Defenders of the Loi Evin say the law has helped set the moral framework in which the debate over alcohol can take place. Because there is less incitement to consume, there is less legitimisation. It is perfectly true that advertisements for drinks in France are more neutral and less glamorous than in other European countries. But what evidence is there that the tougher rules have had any effect on people's habits?

Studies show that there has been a 20% decline in alcohol consumption in France since the law came took effect. In 1990, 15,4 litres of pure alcohol were sold per person aged over 15; in 2009 that had fallen to 12,3 litres. But the graphs also show two things: first, that this downward trend began many years before, as early as 1960; and, second, that it is entirely accounted for by the changing cultural attitude to wine. Essentially, the French have stopped treating wine as a permanent accompaniment at meal times, so over 50 years, the decline in overall alcohol consumption has been exactly mirrored -not to say caused - by a fall in sales of cheap vin de table. Meanwhile the sales of beers and spirits have remained constant.

Supporters of Evin also point to the steep decline in the number of road deaths. In 1991, about 10000 people died in road accidents, and this fell to 3992 last year. Undoubtedly changing drinking habits did play a part in this, but a far greater factor was the start of zero-tolerance policing in 2002 and the introduction of speed radars.

But the most important argument in the alcohol debate centres on the new ways in which French people consume alcoholic drinks today. The French drink alcohol less regularly but, when they do drink, they drink more. More worrying , this trend is particularly evident among the young.

A 2007 study (the latest available) published by the French Observatory for Drugs and Addictions found that nine out of 10 16-year-olds have tried alcohol, and 13% drink regularly. About half have experienced drunkenness and 40% have had five glasses or more at a time at least once in the last month. Overall, there is mounting evidence that young people are moving towards patterns of consumption familiar in other European countries. They drink outside the home, mainly at week ends and often with the intention to get drunk. Comparisons in the media with the "binge-drinking" culture of the UK and Ireland tend to be exaggerated, but this is the direction in which things are moving. This summer, a number of towns and cities have banned night sales of alcohol because of the risks of rowdiness. Hospitals report record numbers of young people admitted in alcoholic stupor.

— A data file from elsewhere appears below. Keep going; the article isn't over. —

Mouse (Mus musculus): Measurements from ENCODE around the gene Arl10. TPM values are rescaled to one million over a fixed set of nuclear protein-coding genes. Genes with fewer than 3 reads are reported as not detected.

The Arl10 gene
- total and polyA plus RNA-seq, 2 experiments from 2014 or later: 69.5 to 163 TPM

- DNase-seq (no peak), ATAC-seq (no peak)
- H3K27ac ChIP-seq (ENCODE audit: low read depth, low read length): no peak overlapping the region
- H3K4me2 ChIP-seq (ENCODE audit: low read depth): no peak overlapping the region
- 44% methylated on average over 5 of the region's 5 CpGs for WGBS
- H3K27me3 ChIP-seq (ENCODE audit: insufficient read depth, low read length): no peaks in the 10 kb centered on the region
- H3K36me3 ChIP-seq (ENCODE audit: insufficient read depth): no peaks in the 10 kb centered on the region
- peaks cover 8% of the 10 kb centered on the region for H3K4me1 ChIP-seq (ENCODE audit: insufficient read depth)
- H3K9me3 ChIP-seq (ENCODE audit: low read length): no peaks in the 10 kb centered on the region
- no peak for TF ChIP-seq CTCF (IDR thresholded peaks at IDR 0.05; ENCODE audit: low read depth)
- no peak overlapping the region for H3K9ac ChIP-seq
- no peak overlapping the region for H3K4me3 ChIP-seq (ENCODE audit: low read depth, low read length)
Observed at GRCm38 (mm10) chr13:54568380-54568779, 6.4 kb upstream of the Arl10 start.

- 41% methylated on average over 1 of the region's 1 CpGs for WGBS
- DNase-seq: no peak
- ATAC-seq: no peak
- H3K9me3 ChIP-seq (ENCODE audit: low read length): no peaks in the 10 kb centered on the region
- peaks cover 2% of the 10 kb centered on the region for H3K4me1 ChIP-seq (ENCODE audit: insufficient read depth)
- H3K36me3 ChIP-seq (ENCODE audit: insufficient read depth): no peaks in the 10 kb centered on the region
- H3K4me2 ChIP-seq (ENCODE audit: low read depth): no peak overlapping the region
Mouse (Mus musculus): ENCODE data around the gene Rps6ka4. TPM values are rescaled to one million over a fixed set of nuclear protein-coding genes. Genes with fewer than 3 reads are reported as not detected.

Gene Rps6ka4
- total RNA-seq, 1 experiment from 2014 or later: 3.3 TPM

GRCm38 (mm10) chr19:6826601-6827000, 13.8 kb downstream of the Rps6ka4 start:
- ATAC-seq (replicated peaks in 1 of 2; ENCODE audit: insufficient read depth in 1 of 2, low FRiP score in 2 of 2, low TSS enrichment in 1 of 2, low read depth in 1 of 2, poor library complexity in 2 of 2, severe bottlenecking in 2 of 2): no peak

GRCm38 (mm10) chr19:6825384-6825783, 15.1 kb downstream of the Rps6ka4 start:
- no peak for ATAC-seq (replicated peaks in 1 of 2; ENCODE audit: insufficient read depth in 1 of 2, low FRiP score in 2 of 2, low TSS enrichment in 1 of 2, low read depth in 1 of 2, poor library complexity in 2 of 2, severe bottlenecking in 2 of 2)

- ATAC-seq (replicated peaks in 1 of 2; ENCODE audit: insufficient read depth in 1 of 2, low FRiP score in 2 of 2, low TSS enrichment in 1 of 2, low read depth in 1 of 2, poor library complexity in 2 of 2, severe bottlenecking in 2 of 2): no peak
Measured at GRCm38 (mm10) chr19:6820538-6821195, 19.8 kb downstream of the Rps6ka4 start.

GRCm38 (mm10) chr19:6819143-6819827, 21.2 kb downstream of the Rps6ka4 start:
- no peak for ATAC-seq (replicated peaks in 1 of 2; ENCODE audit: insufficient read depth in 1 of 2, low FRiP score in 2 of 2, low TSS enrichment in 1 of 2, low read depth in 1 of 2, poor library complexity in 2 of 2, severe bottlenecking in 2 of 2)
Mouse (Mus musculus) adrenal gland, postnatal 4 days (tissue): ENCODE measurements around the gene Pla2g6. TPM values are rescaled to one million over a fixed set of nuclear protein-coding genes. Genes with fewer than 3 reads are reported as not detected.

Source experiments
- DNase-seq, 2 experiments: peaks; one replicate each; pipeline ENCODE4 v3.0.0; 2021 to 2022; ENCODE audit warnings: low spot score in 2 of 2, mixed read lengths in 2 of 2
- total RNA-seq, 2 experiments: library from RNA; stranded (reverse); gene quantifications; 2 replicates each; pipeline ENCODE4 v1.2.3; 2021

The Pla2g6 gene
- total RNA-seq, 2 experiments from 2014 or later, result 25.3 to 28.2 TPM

All this suggests that the social factors influencing drinking habits are far more powerful than the presence or otherwise of certain kinds of advertisement. This is conceded by Evin's defenders, though they still say the law makes a difference.

But others are more critical. According to Gilles Buis, a media lawyer who advises drinks companies on how to stay onside in their advertising, the Loi Evin may even have had the perverse effect of focusing manufacturers' attention on the young.

Fifty years ago, France had far and away the highest per-capita alcohol consumption in Europe. Today, the Gallic exception has disappeared. Nonetheless, France remains among the top three or four consumers on the continent and 11th in the world. Alcohol accounts for more than 45000 deaths a year, and the country's premature death rate among males due to alcohol is 30% above the European average. Moreover, new patterns of drinking suggest a growing interest in inebriation, especially among the young. The argument that the Loi Evin has made much of a difference is, at best, unproven.

. Schofield is a journalist based in Paris.